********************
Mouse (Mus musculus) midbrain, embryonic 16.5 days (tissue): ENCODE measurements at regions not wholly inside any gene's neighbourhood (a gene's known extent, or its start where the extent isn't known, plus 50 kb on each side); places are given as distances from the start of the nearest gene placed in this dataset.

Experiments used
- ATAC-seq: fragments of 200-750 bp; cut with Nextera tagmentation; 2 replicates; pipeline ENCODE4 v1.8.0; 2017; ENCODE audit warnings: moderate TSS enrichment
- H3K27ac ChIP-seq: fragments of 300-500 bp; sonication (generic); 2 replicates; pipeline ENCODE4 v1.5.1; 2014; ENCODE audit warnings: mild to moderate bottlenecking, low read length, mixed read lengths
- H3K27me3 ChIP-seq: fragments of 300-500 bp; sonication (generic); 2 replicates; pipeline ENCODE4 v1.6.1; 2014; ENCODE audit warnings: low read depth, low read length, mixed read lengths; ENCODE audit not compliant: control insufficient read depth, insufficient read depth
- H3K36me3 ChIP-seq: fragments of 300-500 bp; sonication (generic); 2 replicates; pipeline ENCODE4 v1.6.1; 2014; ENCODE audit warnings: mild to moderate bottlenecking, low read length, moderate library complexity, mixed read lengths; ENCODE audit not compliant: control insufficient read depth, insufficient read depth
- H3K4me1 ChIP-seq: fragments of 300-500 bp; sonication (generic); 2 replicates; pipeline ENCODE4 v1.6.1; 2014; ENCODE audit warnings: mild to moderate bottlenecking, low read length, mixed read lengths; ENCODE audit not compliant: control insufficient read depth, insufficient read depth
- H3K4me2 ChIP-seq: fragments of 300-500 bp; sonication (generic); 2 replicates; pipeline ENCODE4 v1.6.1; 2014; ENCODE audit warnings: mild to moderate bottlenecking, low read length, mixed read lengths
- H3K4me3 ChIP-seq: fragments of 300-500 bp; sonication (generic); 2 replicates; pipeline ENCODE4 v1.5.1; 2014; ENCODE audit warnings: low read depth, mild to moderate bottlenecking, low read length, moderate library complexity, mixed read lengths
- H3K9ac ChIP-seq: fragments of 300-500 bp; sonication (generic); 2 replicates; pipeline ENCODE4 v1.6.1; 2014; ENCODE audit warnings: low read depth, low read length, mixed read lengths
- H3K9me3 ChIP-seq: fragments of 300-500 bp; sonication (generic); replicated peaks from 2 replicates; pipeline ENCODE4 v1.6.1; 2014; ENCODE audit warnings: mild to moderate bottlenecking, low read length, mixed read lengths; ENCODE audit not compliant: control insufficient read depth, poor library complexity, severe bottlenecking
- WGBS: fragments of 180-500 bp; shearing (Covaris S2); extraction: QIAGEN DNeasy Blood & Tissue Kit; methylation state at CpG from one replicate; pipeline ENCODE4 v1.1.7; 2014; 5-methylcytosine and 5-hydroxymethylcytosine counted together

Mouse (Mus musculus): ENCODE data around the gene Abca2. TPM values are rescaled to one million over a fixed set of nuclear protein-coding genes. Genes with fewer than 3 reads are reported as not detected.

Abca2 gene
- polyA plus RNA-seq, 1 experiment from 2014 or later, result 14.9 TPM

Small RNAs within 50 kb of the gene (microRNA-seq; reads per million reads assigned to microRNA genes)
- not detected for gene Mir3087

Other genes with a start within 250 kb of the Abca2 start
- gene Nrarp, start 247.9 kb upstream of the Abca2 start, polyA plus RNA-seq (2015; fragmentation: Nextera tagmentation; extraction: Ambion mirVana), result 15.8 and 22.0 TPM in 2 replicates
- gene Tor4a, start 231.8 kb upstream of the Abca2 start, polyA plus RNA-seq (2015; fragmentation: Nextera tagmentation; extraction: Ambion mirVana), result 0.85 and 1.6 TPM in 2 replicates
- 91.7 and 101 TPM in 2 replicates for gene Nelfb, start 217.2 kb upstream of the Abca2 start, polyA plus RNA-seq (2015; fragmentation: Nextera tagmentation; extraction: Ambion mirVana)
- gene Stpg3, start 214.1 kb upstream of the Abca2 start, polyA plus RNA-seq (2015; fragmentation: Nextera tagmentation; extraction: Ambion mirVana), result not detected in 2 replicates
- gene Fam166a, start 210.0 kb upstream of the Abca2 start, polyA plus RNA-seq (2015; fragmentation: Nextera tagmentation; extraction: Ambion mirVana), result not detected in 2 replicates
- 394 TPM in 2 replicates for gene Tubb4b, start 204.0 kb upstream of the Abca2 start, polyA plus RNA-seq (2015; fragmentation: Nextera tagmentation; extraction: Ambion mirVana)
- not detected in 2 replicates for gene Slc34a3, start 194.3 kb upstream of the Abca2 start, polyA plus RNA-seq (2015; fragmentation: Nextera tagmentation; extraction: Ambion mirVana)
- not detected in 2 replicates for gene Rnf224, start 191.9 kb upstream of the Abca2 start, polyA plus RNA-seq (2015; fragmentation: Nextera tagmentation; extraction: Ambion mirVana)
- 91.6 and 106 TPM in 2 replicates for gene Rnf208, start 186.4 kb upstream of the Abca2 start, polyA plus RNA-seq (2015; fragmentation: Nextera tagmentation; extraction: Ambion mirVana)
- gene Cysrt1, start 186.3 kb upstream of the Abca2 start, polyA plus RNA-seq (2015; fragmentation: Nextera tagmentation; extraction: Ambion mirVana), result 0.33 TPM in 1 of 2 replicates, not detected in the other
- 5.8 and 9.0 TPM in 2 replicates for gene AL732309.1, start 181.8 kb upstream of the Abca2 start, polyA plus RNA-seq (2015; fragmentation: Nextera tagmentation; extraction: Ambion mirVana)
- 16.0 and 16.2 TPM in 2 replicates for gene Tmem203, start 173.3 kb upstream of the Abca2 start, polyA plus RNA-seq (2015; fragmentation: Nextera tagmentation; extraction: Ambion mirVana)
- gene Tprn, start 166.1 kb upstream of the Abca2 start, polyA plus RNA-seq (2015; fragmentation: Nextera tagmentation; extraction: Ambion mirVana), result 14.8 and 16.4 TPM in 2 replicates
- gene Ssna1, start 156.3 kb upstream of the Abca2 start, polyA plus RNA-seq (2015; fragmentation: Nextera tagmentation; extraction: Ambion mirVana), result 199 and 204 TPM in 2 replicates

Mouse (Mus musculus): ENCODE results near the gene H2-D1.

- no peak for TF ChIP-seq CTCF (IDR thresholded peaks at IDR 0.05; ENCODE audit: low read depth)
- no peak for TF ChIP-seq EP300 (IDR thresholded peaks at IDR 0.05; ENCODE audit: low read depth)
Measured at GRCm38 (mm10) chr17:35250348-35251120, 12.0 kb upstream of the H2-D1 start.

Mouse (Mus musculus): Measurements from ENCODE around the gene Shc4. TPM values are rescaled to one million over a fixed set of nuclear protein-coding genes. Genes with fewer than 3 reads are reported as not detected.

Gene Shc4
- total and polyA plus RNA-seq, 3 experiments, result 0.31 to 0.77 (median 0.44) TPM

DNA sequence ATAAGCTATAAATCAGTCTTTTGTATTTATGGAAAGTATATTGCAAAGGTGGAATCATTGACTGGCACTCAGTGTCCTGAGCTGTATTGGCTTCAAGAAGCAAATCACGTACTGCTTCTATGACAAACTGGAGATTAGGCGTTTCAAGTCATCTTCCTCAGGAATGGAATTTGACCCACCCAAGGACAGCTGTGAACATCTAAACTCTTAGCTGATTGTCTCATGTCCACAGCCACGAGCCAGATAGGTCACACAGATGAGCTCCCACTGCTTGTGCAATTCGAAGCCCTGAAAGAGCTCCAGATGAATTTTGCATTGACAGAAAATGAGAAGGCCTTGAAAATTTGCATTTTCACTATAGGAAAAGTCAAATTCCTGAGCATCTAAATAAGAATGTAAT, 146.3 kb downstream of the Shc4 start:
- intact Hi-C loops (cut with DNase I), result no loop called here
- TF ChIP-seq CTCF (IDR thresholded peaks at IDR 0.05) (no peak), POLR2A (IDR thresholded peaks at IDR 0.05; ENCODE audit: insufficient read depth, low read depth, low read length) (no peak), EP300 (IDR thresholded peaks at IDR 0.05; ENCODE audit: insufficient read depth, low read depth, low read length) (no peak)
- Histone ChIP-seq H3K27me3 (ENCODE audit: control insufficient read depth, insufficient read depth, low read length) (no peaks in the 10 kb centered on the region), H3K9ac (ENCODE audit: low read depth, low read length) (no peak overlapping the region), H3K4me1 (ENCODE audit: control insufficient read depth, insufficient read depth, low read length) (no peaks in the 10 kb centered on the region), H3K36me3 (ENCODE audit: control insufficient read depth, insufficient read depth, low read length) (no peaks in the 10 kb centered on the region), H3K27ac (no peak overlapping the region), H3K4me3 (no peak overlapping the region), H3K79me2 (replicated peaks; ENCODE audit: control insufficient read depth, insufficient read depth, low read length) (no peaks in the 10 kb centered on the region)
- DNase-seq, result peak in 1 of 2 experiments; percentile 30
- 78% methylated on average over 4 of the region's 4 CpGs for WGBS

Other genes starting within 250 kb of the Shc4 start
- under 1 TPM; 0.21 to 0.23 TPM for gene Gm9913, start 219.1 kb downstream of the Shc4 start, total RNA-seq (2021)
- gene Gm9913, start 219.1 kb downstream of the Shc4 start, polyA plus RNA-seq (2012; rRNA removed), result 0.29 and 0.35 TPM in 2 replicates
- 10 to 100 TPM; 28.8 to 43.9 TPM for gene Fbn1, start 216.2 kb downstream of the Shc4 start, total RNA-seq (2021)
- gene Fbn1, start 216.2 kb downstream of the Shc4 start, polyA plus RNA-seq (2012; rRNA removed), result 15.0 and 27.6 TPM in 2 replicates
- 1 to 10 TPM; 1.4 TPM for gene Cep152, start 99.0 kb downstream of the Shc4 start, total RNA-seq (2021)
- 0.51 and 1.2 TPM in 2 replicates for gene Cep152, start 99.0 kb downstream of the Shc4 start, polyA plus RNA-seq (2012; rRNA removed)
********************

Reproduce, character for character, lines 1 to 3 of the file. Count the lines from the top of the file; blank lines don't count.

Mouse (Mus musculus) midbrain, embryonic 16.5 days (tissue): ENCODE measurements at regions not wholly inside any gene's neighbourhood (a gene's known extent, or its start where the extent isn't known, plus 50 kb on each side); places are given as distances from the start of the nearest gene placed in this dataset.

Experiments used
- ATAC-seq: fragments of 200-750 bp; cut with Nextera tagmentation; 2 replicates; pipeline ENCODE4 v1.8.0; 2017; ENCODE audit warnings: moderate TSS enrichment